Readers continue to share issues over the exchange of a foreign driving licence for a French licence.
These included disability adaptation codes, what happens when the holder originally passed their test in a different country from the one that issued the foreign licence, and problems with hiring cars abroad.
Peter Spence, 68, from Deux-Sèvres, who is paraplegic, swapped his UK licence as Brexit approached, but codes for adaptations allowing him to control his car by hand were missing from the French licence.
“When I looked into putting in extra adaptations to help me get in and out, the garage said ‘we can’t do this because your licence doesn’t have the required details on the back’.
“It’s an old automatic Toyota with a hand control for the brake and accelerator. Now I also can’t buy a new car and put these adaptations into it.”
Retired record producer Mr Spence said officials would not change the licence, saying he should retake a French test. He has started lessons.
Licences can be issued with one of several number codes on the back, indicating modifications for disabilities: for example, 10 for the gears or 15 for the clutch (see here for more information).
They are the same on UK licences.
Avocat Basile Tissot, from the office of leading motoring lawyer Eric de Caumont, said these codes do not ‘entitle’ you to drive an adapted car, but rather ‘require’ you to drive one.
So, in theory, if Mr Spence’s French licence does not have them, there is nothing legally stopping him from using his current adapted car or buying a similar one, Mr Tissot said.
He added, however, that there might be issues in claiming certain state financial aid towards the cost.
If the lack of the codes continues to pose practical difficulties, there should be no legal reason why Mr Spence should take a new test.
“He should contact his prefecture and ask for an appointment with the commission départementale médicale and they will be able to evaluate his disability and give him a certificate of aptitude for driving with, perhaps, the obligation to use an adapted vehicle (véhicule aménagée).
Then he should ask for the licence to be modified with the little codes on it.
“He should only have to retake a test if there were another problem with the exchange of his licence. It should not be linked to his disabilities.”
What about licences obtained in country different to where delivered?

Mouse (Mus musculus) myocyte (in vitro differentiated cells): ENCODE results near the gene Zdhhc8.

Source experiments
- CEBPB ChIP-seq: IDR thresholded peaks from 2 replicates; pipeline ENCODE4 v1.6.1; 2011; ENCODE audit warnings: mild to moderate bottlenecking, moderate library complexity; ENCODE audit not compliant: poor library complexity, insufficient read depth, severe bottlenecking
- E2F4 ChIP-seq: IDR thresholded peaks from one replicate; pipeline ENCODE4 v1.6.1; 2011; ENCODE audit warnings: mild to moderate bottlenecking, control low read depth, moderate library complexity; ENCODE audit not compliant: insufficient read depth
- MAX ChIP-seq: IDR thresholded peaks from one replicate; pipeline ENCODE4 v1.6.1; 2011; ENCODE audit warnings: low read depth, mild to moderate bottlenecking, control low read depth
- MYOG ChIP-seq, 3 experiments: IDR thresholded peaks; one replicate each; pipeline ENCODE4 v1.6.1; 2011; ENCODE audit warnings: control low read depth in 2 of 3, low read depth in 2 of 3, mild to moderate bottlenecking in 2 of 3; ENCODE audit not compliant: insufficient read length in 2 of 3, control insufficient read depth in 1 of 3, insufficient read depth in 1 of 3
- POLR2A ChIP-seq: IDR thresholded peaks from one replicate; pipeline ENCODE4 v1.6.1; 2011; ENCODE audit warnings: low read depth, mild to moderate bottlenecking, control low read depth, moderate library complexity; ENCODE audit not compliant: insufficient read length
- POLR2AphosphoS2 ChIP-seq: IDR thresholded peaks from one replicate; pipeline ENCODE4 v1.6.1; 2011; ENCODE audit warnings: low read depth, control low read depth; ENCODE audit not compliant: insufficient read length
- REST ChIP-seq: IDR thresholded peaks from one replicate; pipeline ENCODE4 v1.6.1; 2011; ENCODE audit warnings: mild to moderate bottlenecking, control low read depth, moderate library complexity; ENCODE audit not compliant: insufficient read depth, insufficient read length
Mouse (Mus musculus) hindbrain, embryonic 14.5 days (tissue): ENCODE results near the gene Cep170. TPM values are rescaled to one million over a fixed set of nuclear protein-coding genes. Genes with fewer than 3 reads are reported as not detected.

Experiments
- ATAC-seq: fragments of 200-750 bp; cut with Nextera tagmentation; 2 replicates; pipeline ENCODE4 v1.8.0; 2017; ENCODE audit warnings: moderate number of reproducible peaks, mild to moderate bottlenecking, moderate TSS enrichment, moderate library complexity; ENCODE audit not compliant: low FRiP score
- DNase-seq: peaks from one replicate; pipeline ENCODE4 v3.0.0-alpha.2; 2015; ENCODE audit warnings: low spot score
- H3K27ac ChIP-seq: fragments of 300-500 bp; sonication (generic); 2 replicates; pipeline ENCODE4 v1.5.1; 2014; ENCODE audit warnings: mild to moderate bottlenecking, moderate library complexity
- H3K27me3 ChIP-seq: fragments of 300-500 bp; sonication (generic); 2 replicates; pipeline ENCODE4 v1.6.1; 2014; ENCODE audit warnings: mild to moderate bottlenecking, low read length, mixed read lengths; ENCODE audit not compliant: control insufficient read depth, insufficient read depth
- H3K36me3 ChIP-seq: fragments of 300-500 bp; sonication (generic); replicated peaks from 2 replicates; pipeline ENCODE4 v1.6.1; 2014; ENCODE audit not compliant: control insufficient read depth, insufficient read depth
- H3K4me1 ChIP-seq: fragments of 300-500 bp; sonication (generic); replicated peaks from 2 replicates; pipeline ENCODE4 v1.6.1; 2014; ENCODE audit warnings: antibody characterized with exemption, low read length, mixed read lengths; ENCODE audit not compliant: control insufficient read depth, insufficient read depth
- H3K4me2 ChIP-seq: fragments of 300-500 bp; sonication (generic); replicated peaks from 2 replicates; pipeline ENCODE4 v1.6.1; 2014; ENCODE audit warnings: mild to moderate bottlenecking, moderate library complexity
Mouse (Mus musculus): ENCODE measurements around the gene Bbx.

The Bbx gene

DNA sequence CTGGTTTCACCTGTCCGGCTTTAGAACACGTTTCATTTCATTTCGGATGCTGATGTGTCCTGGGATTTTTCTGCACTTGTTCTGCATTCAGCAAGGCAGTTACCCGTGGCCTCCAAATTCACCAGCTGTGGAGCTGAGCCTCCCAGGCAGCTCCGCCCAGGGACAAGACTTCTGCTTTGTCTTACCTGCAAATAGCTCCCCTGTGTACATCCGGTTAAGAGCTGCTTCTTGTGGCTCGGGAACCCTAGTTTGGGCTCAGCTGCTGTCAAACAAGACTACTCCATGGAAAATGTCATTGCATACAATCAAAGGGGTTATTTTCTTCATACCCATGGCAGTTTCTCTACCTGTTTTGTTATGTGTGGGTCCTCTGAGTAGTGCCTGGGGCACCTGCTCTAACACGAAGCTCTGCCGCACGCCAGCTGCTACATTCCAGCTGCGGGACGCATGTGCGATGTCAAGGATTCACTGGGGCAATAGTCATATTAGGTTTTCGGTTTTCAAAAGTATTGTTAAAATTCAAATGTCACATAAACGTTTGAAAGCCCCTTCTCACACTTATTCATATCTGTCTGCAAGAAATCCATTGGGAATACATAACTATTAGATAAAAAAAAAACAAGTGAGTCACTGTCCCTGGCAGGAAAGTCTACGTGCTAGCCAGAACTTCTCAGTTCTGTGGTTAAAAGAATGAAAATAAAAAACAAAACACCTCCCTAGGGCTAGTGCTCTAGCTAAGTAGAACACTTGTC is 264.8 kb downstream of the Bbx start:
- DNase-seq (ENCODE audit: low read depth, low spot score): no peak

Irving Hunger, 76, from Haute-Savoie, was refused a French licence as his UK one was obtained in exchange for a Zimbabwean one. He had passed his test in Kenya before moving to Zimbabwe.
Even in the case of exchanging a licence from another EU country (Code de la Route R222-1), this is impossible where it was obtained in exchange for one from a country that has no exchange deal with France (see here for a country simulator). Kenya is accepted but Zimbabwe is not.
The French law on exchanging non-EU licences says at article 5 that the licence must have been “issued in the country where you had your usual residency before coming to France”. It also refers back to R222-1.
However, a circular from 2012 (click here for the PDF version) says the country that delivered it should have been the one where you obtained the driving rights.
We consider this puts in doubt the exchange of a UK-issued licence, even if it was possible to prove the test was passed in Kenya.
The question arises as to whether UK licences issued in relation to driving rights pre-dating Brexit might still fall under the same rules as an EU exchange.
As the UK-France driving licence swap deal is not publicly available, we are awaiting clarification from the Interior Ministry.
Finally, a reader who was told she cannot exchange because her paper UK licence is valid in France until she is 70 has had issues with hiring cars on visits to the UK. She was told she needs a code from the DVLA.
A DVLA spokesman said: “To retrieve a code to hire a vehicle, the reader needs to provide their licence number, National Insurance number and the postcode shown on the licence.”
See the UK government website for more details on this.